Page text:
By Rebecca Nesbit
Happy New Year! Last year I blogged about the challenges and promises of second-generation biofuels (those made from agricultural by-products such as straw or from woody plants such as poplar). If these crops are going to be a relatively cheap and sustainable alternative to fossil fuels, we will have to think seriously about genetic modification.
Rice is one of the most important food resources in the world. Its cultivation means about 800 million metric tons of rice straw is also produced annually, which is normally burned or decayed in the field. Getting rid of the straw in this way produces greenhouse gasses such as methane. But what if we could use straw, currently a polluting by-product, as a source of energy?
Woody plants, including the inedible part of food crops, get their strength from lignin and cellulose. Cellulose is basically lots of glucose molecules joined together, so a perfect energy source. But the problem is how to turn it into ethanol to use as biofuel.
The process currently relies on enzymes from bacteria or fungi, but it is extremely expensive. If these enzymes could be produced by GM plants rather than by micro-organisms, the production of ethanol would be cheaper and quicker.
Scientists from Taiwan genetically modified rice plants to contain a gene from a bacteria which produces an enzyme that breaks down cellulose. The enzyme they chose has the advantage that it works best at high temperatures, and doesn’t work well to break down cellulose in conditions found in the field.
They managed to produce rice straw with high levels of the enzyme in it, so with potential to increase the efficiency of biofuel production. The enzyme remains stable in the straw long after the rice has been harvested, and becomes active at higher temperatures.
By choosing an enzyme that only breaks down cellulose at high temperatures, this shouldn’t stop the plant growing normally. However, they found some evidence that the genetically modified plants were shorter, so more experiments are needed to work out whether adding the gene for the enzyme disrupts the growth of the rice.
There are clear environmental benefits to using agricultural waste as a replacement for fossil fuels and to making the process of biofuel production more efficient. But is genetic modification a viable, sensible, or even essential option? As always, I’ll be interested to hear your views.
Chou, H., Dai, Z., Hsieh, C., & Ku, M. (2011). High level expression of Acidothermus cellulolyticus beta-1, 4-endoglucanase in transgenic rice enhances the hydrolysis of its straw by cultured cow gastric fluid Biotechnology for Biofuels, 4 (1) DOI: 10.1186/1754-6834-4-58
The Government is proposing to susidise bioenergy projects as it tries to meet renewable energy targets. Its plans, according to the RSPB, are potentially damaging to habitats and do not deliver necessary reductions in greenhouse gas emissions.
By 12th Jauary, the RSPB are asking people to send a letter or email urging the Government to stop subsidies to large-scale energy-only plants. The details of what the problem is, what to say, and where to post it to can be found here. This campaign is by no means anti-biofuel, it is just anti the proposals as they stand.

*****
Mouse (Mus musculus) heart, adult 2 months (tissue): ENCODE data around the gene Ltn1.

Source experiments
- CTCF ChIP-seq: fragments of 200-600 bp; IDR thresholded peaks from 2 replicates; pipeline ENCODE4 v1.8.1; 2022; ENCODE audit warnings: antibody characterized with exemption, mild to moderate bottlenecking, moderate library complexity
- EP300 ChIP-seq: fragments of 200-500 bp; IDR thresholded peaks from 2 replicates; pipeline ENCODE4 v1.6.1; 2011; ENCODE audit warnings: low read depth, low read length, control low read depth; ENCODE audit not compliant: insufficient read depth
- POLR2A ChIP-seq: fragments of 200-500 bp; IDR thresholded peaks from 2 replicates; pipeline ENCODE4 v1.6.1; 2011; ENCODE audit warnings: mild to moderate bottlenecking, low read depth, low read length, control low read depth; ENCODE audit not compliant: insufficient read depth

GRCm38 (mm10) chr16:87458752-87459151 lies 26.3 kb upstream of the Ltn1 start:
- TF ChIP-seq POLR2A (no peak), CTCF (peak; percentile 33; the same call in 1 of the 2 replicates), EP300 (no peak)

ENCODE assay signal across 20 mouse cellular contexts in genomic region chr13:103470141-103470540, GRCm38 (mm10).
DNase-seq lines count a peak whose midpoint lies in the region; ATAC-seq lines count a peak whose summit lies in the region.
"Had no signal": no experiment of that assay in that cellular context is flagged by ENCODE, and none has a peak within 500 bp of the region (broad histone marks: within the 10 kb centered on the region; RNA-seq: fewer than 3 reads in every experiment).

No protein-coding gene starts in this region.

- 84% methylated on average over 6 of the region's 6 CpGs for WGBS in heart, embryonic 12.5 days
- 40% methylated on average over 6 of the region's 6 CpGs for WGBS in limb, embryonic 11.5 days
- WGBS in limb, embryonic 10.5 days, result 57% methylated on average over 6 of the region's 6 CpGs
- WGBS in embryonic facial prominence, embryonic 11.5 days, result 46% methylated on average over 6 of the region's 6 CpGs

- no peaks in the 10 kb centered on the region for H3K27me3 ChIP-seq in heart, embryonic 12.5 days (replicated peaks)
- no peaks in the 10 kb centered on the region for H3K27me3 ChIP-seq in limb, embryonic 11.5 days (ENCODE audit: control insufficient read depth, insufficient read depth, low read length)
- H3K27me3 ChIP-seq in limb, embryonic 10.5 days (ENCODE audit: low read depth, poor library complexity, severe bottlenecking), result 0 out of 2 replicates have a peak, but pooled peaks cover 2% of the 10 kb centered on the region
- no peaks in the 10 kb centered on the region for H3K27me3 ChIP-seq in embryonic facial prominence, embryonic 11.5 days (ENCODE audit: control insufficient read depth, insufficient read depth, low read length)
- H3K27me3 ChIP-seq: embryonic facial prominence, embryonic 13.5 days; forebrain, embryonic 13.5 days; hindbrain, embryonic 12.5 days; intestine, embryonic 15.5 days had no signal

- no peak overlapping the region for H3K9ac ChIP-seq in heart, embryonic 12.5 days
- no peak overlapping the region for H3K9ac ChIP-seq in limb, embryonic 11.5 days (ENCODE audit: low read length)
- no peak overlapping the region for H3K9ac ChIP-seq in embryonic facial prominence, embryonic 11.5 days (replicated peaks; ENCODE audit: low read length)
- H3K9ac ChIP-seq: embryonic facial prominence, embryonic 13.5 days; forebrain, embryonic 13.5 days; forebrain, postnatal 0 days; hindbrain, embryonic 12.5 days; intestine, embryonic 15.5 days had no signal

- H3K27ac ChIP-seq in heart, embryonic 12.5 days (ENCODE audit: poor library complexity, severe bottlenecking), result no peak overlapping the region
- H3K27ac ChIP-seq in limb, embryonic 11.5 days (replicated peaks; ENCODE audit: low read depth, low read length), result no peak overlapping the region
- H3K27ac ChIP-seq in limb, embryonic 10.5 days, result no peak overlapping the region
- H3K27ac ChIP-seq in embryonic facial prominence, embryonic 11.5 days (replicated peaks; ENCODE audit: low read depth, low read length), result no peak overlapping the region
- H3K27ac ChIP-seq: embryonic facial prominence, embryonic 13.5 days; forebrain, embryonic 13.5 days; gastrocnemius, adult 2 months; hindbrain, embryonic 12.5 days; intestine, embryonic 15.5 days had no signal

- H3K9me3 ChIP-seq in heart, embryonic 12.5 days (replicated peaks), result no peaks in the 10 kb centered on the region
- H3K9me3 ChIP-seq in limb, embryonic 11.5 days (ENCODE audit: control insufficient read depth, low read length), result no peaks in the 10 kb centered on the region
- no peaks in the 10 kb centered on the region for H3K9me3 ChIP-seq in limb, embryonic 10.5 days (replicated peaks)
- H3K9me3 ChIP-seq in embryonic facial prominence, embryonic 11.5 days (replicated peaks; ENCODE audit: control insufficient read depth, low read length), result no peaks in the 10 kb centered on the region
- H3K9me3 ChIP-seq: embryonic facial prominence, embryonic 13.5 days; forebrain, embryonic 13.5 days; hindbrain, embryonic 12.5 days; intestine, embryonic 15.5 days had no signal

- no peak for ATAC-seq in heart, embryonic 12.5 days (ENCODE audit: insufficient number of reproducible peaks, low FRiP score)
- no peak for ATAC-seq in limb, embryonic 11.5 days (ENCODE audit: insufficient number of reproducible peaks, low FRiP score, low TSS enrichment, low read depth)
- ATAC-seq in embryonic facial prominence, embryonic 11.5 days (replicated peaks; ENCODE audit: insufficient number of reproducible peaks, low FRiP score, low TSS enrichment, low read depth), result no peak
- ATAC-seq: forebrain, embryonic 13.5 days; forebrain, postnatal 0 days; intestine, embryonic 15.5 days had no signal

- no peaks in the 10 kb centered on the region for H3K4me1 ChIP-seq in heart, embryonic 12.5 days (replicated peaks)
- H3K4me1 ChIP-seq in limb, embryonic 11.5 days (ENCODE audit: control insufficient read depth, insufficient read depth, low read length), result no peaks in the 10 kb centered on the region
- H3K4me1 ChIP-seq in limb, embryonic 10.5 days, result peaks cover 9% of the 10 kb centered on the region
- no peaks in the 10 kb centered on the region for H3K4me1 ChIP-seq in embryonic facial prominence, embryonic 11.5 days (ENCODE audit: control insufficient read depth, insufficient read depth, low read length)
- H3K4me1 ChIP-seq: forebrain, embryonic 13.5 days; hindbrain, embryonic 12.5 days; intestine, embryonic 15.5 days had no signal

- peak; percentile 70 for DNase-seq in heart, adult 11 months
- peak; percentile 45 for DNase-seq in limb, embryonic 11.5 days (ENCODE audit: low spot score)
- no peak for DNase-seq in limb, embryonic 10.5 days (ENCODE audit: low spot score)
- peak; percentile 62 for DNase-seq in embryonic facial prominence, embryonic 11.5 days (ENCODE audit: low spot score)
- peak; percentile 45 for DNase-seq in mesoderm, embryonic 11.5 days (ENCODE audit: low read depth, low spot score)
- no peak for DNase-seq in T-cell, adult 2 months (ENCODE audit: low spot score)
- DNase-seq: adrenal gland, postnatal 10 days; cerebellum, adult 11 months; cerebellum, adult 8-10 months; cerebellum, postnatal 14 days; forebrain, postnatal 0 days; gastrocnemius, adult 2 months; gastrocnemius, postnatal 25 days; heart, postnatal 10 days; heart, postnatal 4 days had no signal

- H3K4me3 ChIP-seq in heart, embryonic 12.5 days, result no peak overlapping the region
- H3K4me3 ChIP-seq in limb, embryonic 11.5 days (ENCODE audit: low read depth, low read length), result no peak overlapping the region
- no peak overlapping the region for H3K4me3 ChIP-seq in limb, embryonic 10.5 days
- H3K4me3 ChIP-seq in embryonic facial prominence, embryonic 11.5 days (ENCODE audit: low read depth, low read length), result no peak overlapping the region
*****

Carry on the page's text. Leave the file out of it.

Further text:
I’ve just written – it shouldn’t take long!
by Rebecca Nesbit
Each year, 7.2 million tonnes of fisheries catch gets thrown away as bycatch, including fish, turtles and birds.
Modifying fishing gear is a popular way of reducing this, and to a large extent it can often be effective. However, suitable modifications aren’t always possible, so preventing fishing in certain areas can be the only way to solve the problem. As I’ve blogged before, this brings its own challenges.
A recent paper in PLoS looked at options of biodiversity ‘off-setting’ for seabirds caught as bycatch, much in the same way that carbon offsetting is popular for plane travel. It’s widely acknowledged that this isn’t a long-term solution, but in the short term it may be possible to save more birds by putting money into conservation schemes than it would be by modifying equipment or creating exclusion zones.
Tuna and squid fishing in particular leads to a bycatch of albatross, petrels, and shearwaters which get caught on the hooks of longlines. However, these birds often face a far greater danger in their breeding grounds from invasive mammals, particularly rats and feral cats, which have decimated many seabird colonies. The problem is so severe that most vertebrate extinctions over the past six centuries have been caused by invasive mammals.
To test the idea of biodiversity offsets, this paper uses the example of the tuna fishery which stretches along the east coast of Australia. The main victims here are flesh-footed shearwaters. Possible solutions include only laying lines at night and weighting the lines so they sink out of reach more quickly. These have helped but they can’t eliminate bycatch, and they’re expensive, potentially dangerous to use, and hard to enforce. The authors point out that “like world peace, bycatch elimination cannot be achieved over night”.